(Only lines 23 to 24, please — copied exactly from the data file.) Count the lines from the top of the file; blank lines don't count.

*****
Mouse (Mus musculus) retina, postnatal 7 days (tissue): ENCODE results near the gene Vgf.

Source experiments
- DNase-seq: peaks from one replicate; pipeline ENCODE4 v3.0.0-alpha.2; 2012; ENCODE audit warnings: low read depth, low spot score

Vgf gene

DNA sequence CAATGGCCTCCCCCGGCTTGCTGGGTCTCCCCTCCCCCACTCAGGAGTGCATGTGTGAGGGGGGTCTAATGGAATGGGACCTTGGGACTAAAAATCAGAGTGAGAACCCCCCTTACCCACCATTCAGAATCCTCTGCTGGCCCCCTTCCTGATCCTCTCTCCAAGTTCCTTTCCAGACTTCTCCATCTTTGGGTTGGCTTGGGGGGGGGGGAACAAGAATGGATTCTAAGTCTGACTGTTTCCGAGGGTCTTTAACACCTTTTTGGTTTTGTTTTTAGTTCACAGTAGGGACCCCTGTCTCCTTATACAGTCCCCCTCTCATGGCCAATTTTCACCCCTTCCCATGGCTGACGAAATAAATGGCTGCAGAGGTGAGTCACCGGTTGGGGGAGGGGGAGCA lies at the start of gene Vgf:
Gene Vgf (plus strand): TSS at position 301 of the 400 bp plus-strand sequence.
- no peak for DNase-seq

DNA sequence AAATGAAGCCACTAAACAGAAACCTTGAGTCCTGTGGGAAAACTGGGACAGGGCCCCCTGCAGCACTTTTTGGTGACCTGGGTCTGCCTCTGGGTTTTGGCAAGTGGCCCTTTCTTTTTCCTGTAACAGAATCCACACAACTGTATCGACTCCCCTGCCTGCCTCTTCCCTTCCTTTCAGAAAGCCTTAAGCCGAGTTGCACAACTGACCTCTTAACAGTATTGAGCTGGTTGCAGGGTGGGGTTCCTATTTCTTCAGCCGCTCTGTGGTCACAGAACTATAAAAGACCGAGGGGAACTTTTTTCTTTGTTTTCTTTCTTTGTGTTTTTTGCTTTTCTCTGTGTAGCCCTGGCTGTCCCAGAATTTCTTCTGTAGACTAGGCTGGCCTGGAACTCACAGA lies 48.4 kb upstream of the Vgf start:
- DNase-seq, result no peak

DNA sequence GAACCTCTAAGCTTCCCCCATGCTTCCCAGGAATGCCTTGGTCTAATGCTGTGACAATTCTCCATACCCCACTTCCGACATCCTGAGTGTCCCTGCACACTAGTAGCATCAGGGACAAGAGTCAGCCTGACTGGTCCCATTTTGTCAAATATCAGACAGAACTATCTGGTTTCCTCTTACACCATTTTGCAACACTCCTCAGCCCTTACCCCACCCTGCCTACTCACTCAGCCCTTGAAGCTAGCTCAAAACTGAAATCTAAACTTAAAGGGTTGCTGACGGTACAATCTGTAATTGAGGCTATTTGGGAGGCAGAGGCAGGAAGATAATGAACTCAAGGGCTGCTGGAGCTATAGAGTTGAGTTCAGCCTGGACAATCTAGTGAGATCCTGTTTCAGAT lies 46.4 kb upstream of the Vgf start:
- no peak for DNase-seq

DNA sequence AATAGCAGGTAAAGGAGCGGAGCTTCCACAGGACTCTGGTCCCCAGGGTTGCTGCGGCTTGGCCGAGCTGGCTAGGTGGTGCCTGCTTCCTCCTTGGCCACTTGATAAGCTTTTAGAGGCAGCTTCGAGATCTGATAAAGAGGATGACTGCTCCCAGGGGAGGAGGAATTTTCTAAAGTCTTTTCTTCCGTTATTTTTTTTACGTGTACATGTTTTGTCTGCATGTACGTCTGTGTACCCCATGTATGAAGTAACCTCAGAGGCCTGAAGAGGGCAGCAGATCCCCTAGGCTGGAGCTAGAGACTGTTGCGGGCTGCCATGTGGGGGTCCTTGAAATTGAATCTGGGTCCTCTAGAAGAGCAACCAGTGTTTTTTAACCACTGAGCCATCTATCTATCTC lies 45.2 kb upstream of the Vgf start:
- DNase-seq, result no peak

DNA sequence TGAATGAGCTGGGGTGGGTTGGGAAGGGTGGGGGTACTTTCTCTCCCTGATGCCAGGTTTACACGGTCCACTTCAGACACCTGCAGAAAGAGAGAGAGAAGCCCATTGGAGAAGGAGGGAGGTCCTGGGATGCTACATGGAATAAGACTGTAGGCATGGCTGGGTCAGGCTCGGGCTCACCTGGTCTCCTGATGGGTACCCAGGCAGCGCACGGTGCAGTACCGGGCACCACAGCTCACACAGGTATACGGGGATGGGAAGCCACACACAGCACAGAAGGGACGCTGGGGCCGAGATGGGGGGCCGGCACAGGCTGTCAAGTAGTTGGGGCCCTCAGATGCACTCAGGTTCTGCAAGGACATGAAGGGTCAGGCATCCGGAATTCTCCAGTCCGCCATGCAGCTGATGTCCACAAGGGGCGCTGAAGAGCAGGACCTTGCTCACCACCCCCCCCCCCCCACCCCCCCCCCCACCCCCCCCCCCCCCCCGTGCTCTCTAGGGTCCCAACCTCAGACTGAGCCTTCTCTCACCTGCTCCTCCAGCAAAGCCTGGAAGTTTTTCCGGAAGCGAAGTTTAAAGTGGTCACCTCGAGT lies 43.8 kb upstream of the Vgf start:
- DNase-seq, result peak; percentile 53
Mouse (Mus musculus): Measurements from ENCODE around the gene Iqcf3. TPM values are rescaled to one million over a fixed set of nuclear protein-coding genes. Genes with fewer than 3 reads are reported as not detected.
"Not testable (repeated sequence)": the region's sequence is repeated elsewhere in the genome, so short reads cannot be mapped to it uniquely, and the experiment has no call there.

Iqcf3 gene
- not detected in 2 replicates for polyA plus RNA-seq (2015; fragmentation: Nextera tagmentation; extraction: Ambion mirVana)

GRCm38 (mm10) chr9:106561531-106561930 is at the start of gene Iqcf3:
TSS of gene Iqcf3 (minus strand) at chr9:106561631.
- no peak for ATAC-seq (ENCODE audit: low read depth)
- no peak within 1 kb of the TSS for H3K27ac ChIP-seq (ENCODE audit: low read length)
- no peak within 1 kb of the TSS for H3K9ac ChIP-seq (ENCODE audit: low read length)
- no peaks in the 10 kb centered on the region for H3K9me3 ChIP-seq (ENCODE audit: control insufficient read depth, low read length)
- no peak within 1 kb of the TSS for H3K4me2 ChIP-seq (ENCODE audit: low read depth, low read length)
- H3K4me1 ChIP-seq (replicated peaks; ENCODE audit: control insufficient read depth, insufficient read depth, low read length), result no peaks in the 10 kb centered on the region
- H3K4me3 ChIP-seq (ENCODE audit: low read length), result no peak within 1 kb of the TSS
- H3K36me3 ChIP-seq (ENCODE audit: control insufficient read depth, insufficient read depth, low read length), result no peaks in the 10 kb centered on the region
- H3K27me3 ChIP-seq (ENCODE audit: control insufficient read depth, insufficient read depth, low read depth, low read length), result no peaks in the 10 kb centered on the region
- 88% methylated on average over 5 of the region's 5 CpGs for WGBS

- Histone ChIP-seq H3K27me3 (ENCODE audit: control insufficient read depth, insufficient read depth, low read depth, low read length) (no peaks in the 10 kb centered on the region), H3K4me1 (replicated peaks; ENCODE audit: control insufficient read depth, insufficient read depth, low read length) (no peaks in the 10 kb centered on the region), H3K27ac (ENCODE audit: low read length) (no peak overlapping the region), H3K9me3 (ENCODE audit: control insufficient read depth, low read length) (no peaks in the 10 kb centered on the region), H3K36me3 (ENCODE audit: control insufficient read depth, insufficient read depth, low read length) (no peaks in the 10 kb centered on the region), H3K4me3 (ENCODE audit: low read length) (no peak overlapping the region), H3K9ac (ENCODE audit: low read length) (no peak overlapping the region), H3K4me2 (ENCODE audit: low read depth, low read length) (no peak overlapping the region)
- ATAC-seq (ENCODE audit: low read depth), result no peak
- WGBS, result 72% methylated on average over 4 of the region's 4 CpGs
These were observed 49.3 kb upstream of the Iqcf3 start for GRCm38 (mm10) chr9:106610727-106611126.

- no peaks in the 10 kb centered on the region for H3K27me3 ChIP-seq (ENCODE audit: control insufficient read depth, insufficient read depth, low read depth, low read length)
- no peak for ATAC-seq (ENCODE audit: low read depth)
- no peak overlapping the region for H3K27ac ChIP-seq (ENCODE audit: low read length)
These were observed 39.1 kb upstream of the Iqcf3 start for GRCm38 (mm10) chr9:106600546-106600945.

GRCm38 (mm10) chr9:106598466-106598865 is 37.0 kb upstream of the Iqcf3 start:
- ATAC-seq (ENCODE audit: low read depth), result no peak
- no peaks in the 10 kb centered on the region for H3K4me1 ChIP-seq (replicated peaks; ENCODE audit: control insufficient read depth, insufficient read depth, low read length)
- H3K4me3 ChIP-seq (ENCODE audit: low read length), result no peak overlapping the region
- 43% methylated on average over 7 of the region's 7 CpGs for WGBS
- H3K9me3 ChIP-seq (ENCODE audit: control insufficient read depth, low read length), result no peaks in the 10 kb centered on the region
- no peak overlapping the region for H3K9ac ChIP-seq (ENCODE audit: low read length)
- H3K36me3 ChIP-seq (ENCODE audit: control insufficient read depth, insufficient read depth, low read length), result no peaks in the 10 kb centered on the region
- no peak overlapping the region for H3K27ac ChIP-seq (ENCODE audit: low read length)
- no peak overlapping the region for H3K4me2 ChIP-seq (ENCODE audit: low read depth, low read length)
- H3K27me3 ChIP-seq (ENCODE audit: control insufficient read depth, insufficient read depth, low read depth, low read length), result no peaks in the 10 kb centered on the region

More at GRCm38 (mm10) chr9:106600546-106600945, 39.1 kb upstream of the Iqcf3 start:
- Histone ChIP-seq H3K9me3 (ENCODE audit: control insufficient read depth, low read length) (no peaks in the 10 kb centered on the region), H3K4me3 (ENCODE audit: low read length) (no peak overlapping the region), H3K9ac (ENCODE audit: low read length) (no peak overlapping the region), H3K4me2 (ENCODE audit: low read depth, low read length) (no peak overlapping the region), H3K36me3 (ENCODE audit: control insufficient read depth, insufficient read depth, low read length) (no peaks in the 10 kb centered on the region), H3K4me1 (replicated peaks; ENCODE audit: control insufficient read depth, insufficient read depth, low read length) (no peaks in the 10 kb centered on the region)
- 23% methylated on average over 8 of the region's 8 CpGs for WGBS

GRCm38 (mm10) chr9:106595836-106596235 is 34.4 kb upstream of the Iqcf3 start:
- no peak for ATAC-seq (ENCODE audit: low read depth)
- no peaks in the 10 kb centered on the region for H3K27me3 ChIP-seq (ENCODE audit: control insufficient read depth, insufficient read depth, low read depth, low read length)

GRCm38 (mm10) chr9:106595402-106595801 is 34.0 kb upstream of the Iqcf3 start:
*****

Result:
- no peak within 1 kb of the TSS for H3K27ac ChIP-seq (ENCODE audit: low read length)
- no peak within 1 kb of the TSS for H3K9ac ChIP-seq (ENCODE audit: low read length)